Melanie Klein ( bio) writes that the destructive forces we fear most are those we can turn against ourselves. Dealing with those fears can be a lifelong struggle; if we do not confront them directly, we are likely to project our fears onto external forces that we then feel we must extinguish to be safe. (p.37)

One way Bush has dealt with his inner demons is Alcohol. This chapter spends considerable time dissecting the role of alcohol in Bush’s life. Chapter 4 covers Bush’s substitute for alcohol, God. A telling quote:

The pattern of blame and denial, which alcoholics work so hard to break, seems to be ingrained in the alcoholic personality; it’s rarely limited to his or her drinking. The habit of placing blame and denying responsibility is so prevalent in GWB personal history that it is apparently triggered by even the mildest threat; when Jay Leno, on the eve of Bush’s DUI revelation, asked him if he’d ever done anything he was ashamed of, he replied “I didn’t” -- and proceeded to tell a humiliating story of his brother Marvin urinating in the family steam iron. (p.41)

The DUI became known before Dad was elected president. So we’ve known about Bush’s ability to deny since 1988!

Frank also shows why religion is so important to Bush

Religion doesn’t just replace doubt with certainty; it replaces ambiguity with dualism – something that would make a person like George W Bush, whose worldview has likely remained split and unintegrated from infancy, much more comfortable. The world of terrorism, of course, is fertile ground for a perspective divided into good and evil. In the war on terror – in which Bush’s opponent was first Osama, then Saddam, then terrorists in general – Bush can see himself as the force of light against darkness. Banishing ambivalence and nuance from his mind, he envisions himself in a belief system as fixed as his fundamentalist faith – which can be used to justify all kinds of behavior, since it views the world as full of one kind of infidel or another. (p. 69)

So here, we have one of the many techniques Bush can use to mentally justify illegal wiretaps, or a trillion dollar war in Iraq.

When it comes to Bush’s religion and political dividends,the more voters he manages to convince that he was chosen by God to lead the nation, the more likely he is to be re-elected. In soliciting the voters’ mandate, Bush is seeking consensus verification of his otherwise unverifiable tenets of faith – tenets on which he has based both his presidency and his personal salvation. Bush’s countless steps to blur the boundary between church and state are merely extensions of his efforts to order his internal chaos through the rigid doctrines of religion. Unfortunately, for those who don’t share his convictions, he is less sensitive to the personal stakes others might have in keeping those boundaries intact. Nor is he particularly tolerant of others’ own quest for salvation; Faye Tucker’s plea that her spiritual conversion should spare her from execution on the grounds that such conversions are common in prison – and somehow less genuine than his own conversion, amid the person prison of despair fueled by alcoholism and business failure. (p, 74)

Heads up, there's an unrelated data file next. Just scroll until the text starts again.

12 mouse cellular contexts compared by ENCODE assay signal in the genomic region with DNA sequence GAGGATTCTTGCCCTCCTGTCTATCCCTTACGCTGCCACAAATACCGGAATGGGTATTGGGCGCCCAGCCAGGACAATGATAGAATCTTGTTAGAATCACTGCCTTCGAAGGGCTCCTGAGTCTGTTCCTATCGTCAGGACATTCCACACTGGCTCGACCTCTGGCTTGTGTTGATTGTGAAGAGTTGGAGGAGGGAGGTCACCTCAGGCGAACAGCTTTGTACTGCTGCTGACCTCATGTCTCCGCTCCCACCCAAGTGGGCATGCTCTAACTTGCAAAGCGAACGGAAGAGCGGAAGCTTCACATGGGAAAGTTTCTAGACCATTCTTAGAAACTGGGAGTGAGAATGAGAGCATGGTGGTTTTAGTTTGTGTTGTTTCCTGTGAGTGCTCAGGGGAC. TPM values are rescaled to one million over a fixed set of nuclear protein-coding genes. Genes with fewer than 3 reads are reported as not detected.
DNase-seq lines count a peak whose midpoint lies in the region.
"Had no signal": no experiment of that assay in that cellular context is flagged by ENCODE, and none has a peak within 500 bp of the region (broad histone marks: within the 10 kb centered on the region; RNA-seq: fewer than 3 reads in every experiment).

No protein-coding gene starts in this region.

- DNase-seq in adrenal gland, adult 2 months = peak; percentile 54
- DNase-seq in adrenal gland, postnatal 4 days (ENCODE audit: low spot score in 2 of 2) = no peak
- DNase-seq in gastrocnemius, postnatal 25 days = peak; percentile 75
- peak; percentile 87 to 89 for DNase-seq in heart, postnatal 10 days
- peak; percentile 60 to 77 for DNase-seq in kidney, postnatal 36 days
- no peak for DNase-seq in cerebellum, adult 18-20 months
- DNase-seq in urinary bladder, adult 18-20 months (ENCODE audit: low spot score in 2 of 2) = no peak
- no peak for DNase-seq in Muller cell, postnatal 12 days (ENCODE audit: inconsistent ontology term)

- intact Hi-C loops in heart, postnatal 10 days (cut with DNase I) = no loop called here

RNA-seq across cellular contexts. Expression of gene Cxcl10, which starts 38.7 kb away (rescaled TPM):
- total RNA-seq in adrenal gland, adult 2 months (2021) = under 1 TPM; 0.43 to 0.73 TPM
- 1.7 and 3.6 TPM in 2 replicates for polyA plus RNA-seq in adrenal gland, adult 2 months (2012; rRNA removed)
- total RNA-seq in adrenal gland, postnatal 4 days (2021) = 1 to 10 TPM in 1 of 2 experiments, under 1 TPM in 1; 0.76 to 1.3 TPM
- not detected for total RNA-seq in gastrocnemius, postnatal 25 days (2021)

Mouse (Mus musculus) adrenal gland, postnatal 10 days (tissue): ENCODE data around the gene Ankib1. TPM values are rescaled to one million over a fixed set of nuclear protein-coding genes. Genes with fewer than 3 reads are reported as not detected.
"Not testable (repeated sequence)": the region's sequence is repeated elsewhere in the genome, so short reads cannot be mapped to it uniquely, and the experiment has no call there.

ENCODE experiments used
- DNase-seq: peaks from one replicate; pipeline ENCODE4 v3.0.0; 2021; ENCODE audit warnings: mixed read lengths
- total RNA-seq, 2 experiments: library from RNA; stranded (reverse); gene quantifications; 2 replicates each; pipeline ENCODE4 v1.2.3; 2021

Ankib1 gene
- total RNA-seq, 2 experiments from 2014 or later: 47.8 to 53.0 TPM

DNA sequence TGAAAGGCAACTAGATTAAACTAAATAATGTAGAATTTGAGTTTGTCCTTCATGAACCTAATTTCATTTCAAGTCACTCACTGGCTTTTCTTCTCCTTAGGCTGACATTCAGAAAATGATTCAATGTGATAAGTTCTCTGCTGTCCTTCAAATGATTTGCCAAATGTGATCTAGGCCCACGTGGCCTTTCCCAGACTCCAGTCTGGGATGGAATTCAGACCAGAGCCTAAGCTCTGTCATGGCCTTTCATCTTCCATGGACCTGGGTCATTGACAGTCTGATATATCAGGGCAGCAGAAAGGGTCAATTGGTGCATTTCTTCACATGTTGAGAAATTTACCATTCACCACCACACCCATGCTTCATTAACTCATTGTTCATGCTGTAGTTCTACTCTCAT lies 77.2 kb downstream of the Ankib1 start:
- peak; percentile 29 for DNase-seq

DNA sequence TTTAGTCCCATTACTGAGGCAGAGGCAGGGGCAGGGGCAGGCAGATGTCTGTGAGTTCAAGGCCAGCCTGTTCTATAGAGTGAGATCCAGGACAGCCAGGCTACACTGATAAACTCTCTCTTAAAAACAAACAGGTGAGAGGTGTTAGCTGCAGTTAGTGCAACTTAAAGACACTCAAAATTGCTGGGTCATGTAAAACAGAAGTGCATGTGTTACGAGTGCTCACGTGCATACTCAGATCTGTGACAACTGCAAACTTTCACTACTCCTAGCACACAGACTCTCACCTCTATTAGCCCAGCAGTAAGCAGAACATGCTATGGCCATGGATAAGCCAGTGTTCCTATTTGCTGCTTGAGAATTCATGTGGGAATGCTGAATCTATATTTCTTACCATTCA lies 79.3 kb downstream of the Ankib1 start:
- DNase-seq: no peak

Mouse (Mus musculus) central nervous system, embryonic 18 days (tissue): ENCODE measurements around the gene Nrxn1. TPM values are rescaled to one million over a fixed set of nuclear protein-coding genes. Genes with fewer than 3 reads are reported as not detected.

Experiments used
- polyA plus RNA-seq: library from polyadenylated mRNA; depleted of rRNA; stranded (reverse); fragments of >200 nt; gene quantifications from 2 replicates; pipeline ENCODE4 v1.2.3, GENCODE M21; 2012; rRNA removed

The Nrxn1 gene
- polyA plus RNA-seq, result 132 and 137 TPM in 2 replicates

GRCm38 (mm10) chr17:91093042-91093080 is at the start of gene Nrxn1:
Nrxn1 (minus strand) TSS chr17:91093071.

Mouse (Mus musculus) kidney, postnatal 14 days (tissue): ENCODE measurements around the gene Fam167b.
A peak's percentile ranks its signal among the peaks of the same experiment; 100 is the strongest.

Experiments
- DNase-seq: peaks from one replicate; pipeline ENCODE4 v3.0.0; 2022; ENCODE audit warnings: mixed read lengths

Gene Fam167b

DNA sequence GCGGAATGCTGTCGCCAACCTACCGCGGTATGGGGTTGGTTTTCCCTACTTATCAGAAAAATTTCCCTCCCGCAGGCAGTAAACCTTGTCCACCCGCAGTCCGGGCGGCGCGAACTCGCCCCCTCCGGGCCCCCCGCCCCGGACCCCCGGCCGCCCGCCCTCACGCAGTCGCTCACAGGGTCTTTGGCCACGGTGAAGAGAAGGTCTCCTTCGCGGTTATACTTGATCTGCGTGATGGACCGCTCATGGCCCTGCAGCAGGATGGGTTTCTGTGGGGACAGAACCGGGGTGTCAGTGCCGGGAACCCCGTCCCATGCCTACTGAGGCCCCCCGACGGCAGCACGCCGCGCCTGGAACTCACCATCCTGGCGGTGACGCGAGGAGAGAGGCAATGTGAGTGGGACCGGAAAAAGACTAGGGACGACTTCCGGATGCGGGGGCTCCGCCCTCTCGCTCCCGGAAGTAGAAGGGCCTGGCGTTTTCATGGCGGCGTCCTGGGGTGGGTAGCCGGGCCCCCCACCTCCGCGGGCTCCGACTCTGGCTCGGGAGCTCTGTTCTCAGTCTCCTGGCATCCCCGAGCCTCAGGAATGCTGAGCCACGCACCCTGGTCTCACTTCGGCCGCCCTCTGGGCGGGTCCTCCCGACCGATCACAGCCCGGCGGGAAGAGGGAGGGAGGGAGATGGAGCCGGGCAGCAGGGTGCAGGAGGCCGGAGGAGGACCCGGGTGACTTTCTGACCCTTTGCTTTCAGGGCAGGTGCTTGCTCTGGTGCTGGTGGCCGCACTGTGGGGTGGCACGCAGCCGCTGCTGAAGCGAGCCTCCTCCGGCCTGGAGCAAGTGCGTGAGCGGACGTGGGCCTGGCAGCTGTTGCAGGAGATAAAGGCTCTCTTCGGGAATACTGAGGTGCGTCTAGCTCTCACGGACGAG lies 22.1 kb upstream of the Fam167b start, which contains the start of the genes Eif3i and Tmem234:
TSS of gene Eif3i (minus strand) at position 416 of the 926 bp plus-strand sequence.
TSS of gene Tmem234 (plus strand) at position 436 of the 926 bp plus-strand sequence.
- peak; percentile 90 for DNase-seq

Chapter 5: Outlaw

Frank suggests that Bush is an outlaw,

Bush was born into a family that was simultaneously of the law and above it (p. 79)

This also helps him justify his illegal wiretaps plus it explains his reactions to the press or others who ask tough questions:

Living outside the law turns any questioner into a policemen in Bush’s mind. He behaves more like a criminal who sticks tenaciously to his story, often in the form of random stock phrases that may or may not apply to the point at hand. In his April 13, 2004, press conference, he laced his answers to a variety of questions with the same few epigrams: “Prior to 9/11 the country wasn’t on a war footing” (the same sound bite, word for word, that Condi Rice had delivered to the commission on April 8), or “now is the time to talk about winning this war on terror,” or “a free Iraq will change the world.” (p. 81)

Frank continues

What we see in the combination of political power and amoral behavior common to the Bushes is a sense of omnipotence – both psychological and social. (p. 82)

And a bit later,

No limitations, no accountability: It’s a recipe President Bush might recognize. “The interesting thing about being the president,“ he explained to Bob Woodward in Bush at War, is that “I don’t feel like I owe anybody an explanation.” (p. 83)

Frank suggests that this probably explains his behavior in front of the 9/11 commission – no oath to tell the truth, and Dick Cheney at his side.

Frank suggests that Bush suffers from Magical Thinking (from adolescent omnipotence) and he sites the “Mission Accomplished” banner as a perfect example of the thinking (and the attempt to deny it was his idea as evidence of the alcoholic denial pattern). Of course, Frank does not need to point out, but he does anyway,

The danger of magical thinking comes when one acts as if the magical beliefs are real, as in Bush’s justification for invading Iraq. (p. 87)